In our blog post every Monday we select a reading from the Revised Common Lectionary for the upcoming Sunday, and pair it with a Frederick Buechner reading on the same topic.
Next Sunday we will celebrate the Fourth Sunday of Easter. Here is this week’s reading of Psalm 23:
The LORD is my shepherd, I shall not want. He makes me lie down in green pastures; he leads me beside still waters; he restores my soul. He leads me in right paths for his name's sake. Even though I walk through the darkest valley, I fear no evil; for you are with me; your rod and your staff-- they comfort me. You prepare a table before me in the presence of my enemies; you anoint my head with oil; my cup overflows. Surely goodness and mercy shall follow me all the days of my life, and I shall dwell in the house of the LORD my whole life long.
Here is Frederick Buechner’s excerpt on Disaster from Beyond Words:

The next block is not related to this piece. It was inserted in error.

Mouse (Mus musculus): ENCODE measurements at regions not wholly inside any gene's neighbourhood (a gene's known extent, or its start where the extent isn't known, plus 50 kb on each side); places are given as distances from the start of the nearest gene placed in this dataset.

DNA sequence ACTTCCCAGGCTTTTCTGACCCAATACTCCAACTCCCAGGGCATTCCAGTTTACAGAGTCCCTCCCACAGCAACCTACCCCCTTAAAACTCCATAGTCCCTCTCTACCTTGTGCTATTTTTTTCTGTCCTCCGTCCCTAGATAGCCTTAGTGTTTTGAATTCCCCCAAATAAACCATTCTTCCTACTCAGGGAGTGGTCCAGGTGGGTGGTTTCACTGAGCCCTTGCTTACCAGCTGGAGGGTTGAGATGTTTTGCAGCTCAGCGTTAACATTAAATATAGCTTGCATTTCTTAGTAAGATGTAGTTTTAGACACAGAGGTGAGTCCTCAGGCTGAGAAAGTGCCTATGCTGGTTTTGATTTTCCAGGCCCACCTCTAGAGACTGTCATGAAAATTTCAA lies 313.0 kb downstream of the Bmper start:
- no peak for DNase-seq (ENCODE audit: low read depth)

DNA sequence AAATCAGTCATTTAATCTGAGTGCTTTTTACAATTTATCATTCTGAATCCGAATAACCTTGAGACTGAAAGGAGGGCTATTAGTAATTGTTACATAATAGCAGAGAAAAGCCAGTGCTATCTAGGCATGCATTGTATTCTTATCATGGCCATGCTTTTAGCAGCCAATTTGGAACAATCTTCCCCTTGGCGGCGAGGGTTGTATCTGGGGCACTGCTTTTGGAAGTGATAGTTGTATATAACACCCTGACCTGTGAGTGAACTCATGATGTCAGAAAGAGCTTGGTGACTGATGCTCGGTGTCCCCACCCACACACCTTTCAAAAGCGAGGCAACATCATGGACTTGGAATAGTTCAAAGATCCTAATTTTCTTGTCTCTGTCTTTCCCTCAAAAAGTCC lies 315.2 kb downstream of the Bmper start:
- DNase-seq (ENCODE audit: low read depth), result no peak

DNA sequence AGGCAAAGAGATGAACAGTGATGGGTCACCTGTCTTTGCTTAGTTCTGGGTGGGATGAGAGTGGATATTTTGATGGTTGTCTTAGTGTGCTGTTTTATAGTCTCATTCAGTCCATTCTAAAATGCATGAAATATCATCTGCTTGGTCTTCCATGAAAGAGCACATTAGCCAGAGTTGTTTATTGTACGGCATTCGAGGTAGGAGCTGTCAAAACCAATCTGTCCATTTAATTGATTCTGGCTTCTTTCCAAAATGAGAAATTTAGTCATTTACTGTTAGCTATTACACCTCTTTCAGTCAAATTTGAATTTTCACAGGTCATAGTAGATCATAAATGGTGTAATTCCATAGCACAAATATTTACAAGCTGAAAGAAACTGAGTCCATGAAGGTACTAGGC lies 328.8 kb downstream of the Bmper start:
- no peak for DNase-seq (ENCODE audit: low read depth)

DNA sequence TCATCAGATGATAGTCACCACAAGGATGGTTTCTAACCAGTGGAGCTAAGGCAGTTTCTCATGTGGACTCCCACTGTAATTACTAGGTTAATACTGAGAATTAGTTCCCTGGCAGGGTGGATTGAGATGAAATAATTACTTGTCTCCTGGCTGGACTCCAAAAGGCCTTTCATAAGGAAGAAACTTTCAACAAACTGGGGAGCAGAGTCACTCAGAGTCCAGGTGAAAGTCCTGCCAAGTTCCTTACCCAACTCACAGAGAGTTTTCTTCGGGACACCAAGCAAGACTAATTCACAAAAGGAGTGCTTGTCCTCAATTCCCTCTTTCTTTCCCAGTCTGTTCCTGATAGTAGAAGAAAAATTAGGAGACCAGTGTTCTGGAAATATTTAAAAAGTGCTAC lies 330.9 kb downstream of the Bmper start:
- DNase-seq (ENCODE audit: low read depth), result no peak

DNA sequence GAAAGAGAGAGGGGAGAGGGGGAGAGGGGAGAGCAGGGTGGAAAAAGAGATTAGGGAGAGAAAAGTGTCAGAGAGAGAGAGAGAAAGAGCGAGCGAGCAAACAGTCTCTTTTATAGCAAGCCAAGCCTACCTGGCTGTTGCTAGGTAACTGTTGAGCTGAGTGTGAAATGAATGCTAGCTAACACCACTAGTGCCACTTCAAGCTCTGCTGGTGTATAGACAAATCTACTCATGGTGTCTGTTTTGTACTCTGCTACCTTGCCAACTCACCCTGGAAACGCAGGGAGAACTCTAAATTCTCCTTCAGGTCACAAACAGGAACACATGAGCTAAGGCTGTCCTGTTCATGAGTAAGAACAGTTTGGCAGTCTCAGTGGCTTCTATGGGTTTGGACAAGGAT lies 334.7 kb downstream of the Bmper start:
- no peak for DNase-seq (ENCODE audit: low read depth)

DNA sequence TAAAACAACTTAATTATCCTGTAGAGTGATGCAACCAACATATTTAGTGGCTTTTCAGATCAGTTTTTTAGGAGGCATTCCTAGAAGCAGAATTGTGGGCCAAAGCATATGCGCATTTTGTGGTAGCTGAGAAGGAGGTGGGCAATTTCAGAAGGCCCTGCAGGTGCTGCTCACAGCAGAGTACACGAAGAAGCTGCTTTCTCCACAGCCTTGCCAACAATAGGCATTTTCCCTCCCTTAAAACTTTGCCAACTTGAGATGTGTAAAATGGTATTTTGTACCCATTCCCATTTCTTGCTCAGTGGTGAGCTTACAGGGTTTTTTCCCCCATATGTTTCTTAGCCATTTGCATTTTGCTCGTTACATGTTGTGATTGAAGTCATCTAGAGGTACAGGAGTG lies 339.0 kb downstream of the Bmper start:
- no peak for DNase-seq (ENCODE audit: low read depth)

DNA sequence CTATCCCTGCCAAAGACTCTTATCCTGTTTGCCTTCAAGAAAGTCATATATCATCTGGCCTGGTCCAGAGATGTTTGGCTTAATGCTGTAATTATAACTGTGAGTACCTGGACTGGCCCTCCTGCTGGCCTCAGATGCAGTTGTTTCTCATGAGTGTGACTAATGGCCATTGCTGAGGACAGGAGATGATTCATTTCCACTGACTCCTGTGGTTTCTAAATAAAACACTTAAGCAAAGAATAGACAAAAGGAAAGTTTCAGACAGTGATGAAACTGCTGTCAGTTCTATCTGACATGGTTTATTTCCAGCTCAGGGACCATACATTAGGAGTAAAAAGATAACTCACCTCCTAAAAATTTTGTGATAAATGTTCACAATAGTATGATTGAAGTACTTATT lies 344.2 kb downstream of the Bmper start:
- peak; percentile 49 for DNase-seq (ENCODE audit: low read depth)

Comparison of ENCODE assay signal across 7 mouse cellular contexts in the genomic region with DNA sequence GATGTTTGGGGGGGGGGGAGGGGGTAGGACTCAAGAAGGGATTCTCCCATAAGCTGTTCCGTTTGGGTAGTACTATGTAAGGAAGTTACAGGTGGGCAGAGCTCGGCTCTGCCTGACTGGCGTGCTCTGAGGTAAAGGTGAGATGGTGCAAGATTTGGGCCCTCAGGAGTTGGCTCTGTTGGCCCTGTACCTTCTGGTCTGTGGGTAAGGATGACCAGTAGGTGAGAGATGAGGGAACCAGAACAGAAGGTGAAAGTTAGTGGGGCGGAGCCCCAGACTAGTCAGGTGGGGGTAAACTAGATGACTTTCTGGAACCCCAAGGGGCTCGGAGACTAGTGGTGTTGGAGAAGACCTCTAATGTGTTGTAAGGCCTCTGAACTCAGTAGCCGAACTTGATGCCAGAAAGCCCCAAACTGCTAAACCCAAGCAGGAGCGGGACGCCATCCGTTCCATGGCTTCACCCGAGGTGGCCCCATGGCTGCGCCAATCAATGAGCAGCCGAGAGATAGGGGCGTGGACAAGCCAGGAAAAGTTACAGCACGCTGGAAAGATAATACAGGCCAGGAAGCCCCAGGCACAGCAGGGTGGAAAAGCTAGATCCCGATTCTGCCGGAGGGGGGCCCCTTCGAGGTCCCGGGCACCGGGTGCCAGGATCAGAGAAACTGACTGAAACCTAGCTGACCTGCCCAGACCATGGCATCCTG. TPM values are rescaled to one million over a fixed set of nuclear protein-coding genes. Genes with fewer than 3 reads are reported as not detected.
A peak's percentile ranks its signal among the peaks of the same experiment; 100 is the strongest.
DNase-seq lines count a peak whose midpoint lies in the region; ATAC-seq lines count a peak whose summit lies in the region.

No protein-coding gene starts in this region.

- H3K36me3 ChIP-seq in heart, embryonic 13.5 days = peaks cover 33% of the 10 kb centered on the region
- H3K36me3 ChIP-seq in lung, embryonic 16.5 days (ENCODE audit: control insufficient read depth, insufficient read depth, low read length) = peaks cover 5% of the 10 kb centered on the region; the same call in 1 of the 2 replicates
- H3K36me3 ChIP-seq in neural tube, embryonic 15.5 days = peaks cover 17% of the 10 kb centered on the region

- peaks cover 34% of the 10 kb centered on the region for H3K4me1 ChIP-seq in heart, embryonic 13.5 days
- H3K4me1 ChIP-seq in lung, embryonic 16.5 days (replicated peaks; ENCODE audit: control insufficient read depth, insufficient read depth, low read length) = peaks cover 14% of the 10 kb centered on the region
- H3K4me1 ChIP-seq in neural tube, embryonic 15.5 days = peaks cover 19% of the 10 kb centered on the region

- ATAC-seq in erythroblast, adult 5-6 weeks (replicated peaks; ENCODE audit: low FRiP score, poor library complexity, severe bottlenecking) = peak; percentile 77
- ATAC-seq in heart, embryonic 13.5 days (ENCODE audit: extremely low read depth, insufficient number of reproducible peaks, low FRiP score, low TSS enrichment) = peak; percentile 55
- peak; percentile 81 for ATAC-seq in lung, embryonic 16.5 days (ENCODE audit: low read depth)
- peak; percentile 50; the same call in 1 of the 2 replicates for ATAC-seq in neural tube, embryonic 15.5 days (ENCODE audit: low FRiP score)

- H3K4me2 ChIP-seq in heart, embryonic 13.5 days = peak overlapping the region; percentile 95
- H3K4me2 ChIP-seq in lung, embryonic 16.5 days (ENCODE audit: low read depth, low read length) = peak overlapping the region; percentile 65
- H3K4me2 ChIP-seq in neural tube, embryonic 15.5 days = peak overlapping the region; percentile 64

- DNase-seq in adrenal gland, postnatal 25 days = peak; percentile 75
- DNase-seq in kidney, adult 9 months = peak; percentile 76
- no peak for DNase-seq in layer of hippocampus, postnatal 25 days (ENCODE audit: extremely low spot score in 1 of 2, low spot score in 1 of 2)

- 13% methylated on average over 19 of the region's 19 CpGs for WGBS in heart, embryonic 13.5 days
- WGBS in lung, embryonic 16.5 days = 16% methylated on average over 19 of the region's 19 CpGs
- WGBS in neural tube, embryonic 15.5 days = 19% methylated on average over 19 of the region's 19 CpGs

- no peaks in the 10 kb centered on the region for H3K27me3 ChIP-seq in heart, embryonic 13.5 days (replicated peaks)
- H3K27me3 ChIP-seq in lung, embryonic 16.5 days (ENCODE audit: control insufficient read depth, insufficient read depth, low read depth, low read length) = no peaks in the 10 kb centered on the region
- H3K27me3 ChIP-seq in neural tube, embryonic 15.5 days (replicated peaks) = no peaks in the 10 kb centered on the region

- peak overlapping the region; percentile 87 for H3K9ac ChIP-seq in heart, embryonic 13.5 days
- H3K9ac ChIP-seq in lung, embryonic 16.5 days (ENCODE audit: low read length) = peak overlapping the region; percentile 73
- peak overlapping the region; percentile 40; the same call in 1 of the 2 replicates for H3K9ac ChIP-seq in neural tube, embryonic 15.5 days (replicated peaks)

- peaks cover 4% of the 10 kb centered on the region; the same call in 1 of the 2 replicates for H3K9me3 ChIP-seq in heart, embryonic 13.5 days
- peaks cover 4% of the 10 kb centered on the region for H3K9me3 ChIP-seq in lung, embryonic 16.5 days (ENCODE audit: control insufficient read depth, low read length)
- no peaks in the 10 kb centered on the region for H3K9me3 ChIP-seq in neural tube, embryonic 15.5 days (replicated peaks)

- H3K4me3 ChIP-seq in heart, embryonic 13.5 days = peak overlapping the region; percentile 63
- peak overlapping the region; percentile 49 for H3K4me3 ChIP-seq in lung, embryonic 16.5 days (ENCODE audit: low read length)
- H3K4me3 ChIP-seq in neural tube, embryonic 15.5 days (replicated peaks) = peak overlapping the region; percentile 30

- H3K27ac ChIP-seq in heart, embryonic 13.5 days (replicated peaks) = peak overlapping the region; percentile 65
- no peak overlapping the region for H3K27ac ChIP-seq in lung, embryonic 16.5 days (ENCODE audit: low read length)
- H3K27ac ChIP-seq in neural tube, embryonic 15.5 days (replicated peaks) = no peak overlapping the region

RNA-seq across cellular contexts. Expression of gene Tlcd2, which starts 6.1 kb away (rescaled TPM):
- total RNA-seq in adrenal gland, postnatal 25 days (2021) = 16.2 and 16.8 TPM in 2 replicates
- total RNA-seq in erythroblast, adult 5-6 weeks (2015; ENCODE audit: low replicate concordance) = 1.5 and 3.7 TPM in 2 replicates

ON THE EVENING OF THE DAY the World Trade Center was destroyed by terrorists, a service was hastily improvised in one of the largest New York churches, where crowds of both believers and nonbelievers came together in search of whatever it is people search for at such times—some word of reassurance, some glimmer of hope.
"At times like these," the speaker said, "God is useless."
When I first heard of it, it struck me as appalling, and then it struck me as very brave, and finally it struck me as true.
When horrors happen we can't use God to make them unhappen any more than we can use a flood of light to put out a fire or Psalm 23 to find our way home in the dark.
All we can do is to draw close to God and to each other as best we can, the way those stunned New Yorkers did, and to hope that, although God may well be useless when all hell breaks loose, there is nothing that happens, not even hell, where God is not present with us and for us.